I then made a conscious switch to the HR department's operational customer interface and, as an HR Business Partner, I looked after managers in an international technical department. This was followed by the first management task in the "engine room" of the HR department. Here, the digital HR systems had to be designed and operated for a smooth transaction service. My training as a SixSigma Blackbelt helped me a lot in redesigning HR processes and aligning them more closely with employee needs at important interfaces.
My field of activity became truly international when I became head of a department that looks after the expatriates of Deutsche Telekom's global subsidiaries, thus supporting the internationalization of the Group with a wide range of HR consulting services. Building on this, I was able to take over an HR function for six months in China and Malaysia.
My current role builds strongly on experiences (internationalism, design of regulations based on a design thinking approach and operational implementation in an agile working environment) from my previous functions.
Indeed, one advantage for one's own development in a global corporation is the size and diversity of the business models. I can only recommend to make use of the diversity of business models, cultures and management styles in corporations.
The cooperation with competent and team-oriented people is an enormous motivator for the daily challenges.
What do you do on a normal working day? What do you appreciate about your job?
In the course of my professional life to date, I have been able to choose activities that I have found exciting and meaningful. A normal working day is such that I cannot plan the day at times, but have to react immediately to requirements and design solutions with my team. Working with competent and team-oriented people is in itself an enormous motivator for the daily challenges.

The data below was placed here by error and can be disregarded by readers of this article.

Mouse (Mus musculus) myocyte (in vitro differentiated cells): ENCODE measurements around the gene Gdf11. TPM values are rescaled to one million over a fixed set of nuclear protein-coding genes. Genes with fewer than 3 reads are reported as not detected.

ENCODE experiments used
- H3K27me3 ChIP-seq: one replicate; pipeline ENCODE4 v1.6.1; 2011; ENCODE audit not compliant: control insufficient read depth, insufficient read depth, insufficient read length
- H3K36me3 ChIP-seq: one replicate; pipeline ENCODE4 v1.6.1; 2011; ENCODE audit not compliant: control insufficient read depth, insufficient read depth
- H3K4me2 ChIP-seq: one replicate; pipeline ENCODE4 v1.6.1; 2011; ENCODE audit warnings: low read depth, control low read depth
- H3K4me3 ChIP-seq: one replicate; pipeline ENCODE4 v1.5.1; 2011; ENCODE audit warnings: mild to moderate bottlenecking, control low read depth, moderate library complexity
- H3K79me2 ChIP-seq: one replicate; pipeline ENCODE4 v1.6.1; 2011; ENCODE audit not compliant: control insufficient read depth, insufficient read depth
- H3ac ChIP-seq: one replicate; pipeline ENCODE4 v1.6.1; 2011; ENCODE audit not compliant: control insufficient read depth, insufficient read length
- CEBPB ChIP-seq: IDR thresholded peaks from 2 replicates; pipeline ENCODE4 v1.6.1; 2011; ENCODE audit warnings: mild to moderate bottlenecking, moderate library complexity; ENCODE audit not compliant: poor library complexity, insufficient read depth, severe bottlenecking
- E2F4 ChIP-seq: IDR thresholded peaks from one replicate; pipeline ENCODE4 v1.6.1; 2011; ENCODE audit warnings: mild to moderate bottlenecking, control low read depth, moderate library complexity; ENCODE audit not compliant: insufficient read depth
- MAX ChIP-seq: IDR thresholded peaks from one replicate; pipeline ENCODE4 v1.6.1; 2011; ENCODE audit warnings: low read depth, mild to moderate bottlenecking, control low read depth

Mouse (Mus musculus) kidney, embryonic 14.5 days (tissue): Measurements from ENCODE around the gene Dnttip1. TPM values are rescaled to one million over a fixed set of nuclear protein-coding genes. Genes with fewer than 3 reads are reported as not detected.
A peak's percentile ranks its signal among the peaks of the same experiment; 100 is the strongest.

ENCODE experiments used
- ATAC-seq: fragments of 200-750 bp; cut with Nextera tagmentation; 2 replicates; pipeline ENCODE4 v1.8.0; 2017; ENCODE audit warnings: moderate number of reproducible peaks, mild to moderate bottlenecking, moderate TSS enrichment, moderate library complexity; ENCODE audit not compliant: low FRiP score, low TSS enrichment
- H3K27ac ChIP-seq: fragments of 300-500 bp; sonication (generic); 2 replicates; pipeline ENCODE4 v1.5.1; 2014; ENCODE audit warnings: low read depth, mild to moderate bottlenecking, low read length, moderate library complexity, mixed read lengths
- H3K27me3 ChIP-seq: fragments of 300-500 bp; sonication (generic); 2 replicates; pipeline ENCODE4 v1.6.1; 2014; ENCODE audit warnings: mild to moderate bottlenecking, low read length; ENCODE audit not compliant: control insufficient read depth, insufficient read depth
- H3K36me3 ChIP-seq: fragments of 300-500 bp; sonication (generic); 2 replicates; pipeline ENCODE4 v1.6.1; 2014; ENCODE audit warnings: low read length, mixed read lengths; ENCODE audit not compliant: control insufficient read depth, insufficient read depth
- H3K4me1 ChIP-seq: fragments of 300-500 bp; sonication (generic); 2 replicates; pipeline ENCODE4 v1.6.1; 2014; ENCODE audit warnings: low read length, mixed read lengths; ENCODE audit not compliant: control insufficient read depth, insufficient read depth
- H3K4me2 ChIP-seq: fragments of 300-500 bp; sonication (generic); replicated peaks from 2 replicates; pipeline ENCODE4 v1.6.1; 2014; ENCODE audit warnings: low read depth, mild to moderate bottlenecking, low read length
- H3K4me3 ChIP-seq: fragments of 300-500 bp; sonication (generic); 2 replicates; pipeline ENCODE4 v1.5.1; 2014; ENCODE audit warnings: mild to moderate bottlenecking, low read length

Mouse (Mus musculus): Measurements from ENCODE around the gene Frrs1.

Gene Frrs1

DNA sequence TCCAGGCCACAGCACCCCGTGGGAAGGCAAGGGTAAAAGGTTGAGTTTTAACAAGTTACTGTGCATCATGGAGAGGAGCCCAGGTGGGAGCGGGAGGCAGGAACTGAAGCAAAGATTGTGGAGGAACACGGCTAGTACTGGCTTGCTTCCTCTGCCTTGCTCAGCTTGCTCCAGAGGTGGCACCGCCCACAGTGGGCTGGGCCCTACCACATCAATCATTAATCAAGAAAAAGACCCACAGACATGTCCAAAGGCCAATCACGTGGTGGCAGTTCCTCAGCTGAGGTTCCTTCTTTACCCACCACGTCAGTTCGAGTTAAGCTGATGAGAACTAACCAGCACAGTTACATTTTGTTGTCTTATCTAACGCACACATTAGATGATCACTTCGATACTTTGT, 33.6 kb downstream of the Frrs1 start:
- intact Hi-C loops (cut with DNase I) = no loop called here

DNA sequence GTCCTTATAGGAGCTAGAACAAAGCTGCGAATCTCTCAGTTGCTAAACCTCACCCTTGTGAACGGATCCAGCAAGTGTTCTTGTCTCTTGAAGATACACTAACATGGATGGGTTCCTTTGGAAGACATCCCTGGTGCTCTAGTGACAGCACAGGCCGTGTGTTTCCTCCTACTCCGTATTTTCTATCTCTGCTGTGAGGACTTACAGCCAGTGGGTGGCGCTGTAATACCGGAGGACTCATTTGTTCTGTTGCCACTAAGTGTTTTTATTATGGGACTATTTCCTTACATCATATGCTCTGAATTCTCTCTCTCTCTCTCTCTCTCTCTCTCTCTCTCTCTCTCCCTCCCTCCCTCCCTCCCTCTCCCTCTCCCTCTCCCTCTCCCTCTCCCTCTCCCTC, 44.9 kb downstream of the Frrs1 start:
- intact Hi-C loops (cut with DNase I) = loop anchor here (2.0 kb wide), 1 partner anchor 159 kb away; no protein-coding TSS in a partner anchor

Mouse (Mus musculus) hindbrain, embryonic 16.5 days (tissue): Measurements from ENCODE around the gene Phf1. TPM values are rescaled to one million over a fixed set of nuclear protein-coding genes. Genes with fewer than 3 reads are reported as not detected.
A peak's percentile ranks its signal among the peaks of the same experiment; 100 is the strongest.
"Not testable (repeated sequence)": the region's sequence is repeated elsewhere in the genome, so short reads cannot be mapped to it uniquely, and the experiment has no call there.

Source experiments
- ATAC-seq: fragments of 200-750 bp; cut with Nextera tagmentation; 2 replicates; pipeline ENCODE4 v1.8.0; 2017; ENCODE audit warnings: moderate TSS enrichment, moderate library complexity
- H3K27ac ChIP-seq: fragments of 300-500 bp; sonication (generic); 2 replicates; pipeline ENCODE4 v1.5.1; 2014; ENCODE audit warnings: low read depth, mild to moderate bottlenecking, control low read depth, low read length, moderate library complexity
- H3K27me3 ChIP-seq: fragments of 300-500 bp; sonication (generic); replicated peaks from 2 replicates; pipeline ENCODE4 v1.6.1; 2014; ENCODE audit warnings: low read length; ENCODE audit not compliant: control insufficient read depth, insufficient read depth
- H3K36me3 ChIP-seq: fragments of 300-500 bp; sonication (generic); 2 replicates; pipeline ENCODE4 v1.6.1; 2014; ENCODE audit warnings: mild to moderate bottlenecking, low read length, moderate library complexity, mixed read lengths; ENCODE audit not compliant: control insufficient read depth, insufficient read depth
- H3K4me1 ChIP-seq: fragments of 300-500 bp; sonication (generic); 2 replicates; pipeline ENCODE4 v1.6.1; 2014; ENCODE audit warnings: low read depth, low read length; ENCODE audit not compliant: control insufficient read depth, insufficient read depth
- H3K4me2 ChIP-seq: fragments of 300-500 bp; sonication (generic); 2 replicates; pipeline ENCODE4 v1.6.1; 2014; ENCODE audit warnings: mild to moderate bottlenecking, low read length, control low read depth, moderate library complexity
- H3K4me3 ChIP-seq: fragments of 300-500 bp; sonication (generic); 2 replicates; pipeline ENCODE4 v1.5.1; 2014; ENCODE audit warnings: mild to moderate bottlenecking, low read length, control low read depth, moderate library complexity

Please complete the sentence: Cologne is for me...
It sounds flat, but it hits the mark: "...e Jeföhl"
What would you like to give to our students? What are your three tips?
- Speak out your professional ideas/desires and do so frequently.
- Find two mentors: one for your heart and one for your career
- This motto has helped me in many situations: "If life hands you lemons, make lemonade out of them".
On 24 January 2019, Dr. Demirer participated in the round table discussion "Strong as a woman" at the University of Cologne with two other alumnae with a strong profile.
There she spoke about her own experiences and career paths. She also gave valuable tips and impressions on the topics of career, further development and equal opportunities.
About Dr. Güldem Demirer:
After completing her studies of business administration in Trier, Dublin and a European Master in Labour Studies at the University of Toulouse, she worked as a research assistant at the University of Cologne and received her doctorate at the WiSo faculty. In 2002 she started in the private sector as an employee of the Human Resources Department of Deutsche Telekom AG. This was followed by several positions as expert and manager in Germany, China and Malaysia.
Ms. Demirer, thank you very much for the interview!
Interview: Ayla Wisselinck